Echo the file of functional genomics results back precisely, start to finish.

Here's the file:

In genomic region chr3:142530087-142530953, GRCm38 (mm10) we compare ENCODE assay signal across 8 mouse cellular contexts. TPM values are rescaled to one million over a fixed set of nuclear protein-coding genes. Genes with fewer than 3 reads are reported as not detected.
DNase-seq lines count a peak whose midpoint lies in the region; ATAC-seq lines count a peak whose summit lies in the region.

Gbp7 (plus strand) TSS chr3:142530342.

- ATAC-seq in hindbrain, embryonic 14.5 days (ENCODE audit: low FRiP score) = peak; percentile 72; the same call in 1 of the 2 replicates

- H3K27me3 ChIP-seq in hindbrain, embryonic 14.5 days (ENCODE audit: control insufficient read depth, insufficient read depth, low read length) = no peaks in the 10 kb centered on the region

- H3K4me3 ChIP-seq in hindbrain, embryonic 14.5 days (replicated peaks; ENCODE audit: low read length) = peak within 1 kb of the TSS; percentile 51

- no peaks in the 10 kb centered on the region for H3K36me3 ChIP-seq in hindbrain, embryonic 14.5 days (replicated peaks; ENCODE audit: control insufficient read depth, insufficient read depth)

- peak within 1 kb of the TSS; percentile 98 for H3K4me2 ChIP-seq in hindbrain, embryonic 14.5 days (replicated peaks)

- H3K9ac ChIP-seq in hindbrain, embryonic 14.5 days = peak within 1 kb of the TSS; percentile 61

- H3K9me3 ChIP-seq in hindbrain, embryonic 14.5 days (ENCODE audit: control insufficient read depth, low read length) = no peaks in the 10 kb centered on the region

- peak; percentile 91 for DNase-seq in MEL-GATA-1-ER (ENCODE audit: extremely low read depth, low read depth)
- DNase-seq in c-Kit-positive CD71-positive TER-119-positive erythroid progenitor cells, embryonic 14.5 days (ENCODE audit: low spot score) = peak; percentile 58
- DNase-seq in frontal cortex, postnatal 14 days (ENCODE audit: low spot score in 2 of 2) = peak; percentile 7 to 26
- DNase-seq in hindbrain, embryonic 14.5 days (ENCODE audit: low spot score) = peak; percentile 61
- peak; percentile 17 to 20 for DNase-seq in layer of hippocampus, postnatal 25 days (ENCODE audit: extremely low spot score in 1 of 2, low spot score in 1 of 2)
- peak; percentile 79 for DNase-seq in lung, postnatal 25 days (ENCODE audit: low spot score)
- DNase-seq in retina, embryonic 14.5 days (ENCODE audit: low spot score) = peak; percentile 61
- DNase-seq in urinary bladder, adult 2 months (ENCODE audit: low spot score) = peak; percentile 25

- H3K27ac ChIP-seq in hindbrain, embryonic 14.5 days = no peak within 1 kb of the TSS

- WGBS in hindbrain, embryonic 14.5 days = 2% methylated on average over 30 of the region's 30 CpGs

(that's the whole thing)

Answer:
In genomic region chr3:142530087-142530953, GRCm38 (mm10) we compare ENCODE assay signal across 8 mouse cellular contexts. TPM values are rescaled to one million over a fixed set of nuclear protein-coding genes. Genes with fewer than 3 reads are reported as not detected.
DNase-seq lines count a peak whose midpoint lies in the region; ATAC-seq lines count a peak whose summit lies in the region.

Gbp7 (plus strand) TSS chr3:142530342.

- ATAC-seq in hindbrain, embryonic 14.5 days (ENCODE audit: low FRiP score) = peak; percentile 72; the same call in 1 of the 2 replicates

- H3K27me3 ChIP-seq in hindbrain, embryonic 14.5 days (ENCODE audit: control insufficient read depth, insufficient read depth, low read length) = no peaks in the 10 kb centered on the region

- H3K4me3 ChIP-seq in hindbrain, embryonic 14.5 days (replicated peaks; ENCODE audit: low read length) = peak within 1 kb of the TSS; percentile 51

- no peaks in the 10 kb centered on the region for H3K36me3 ChIP-seq in hindbrain, embryonic 14.5 days (replicated peaks; ENCODE audit: control insufficient read depth, insufficient read depth)

- peak within 1 kb of the TSS; percentile 98 for H3K4me2 ChIP-seq in hindbrain, embryonic 14.5 days (replicated peaks)

- H3K9ac ChIP-seq in hindbrain, embryonic 14.5 days = peak within 1 kb of the TSS; percentile 61

- H3K9me3 ChIP-seq in hindbrain, embryonic 14.5 days (ENCODE audit: control insufficient read depth, low read length) = no peaks in the 10 kb centered on the region

- peak; percentile 91 for DNase-seq in MEL-GATA-1-ER (ENCODE audit: extremely low read depth, low read depth)
- DNase-seq in c-Kit-positive CD71-positive TER-119-positive erythroid progenitor cells, embryonic 14.5 days (ENCODE audit: low spot score) = peak; percentile 58
- DNase-seq in frontal cortex, postnatal 14 days (ENCODE audit: low spot score in 2 of 2) = peak; percentile 7 to 26
- DNase-seq in hindbrain, embryonic 14.5 days (ENCODE audit: low spot score) = peak; percentile 61
- peak; percentile 17 to 20 for DNase-seq in layer of hippocampus, postnatal 25 days (ENCODE audit: extremely low spot score in 1 of 2, low spot score in 1 of 2)
- peak; percentile 79 for DNase-seq in lung, postnatal 25 days (ENCODE audit: low spot score)
- DNase-seq in retina, embryonic 14.5 days (ENCODE audit: low spot score) = peak; percentile 61
- DNase-seq in urinary bladder, adult 2 months (ENCODE audit: low spot score) = peak; percentile 25

- H3K27ac ChIP-seq in hindbrain, embryonic 14.5 days = no peak within 1 kb of the TSS

- WGBS in hindbrain, embryonic 14.5 days = 2% methylated on average over 30 of the region's 30 CpGs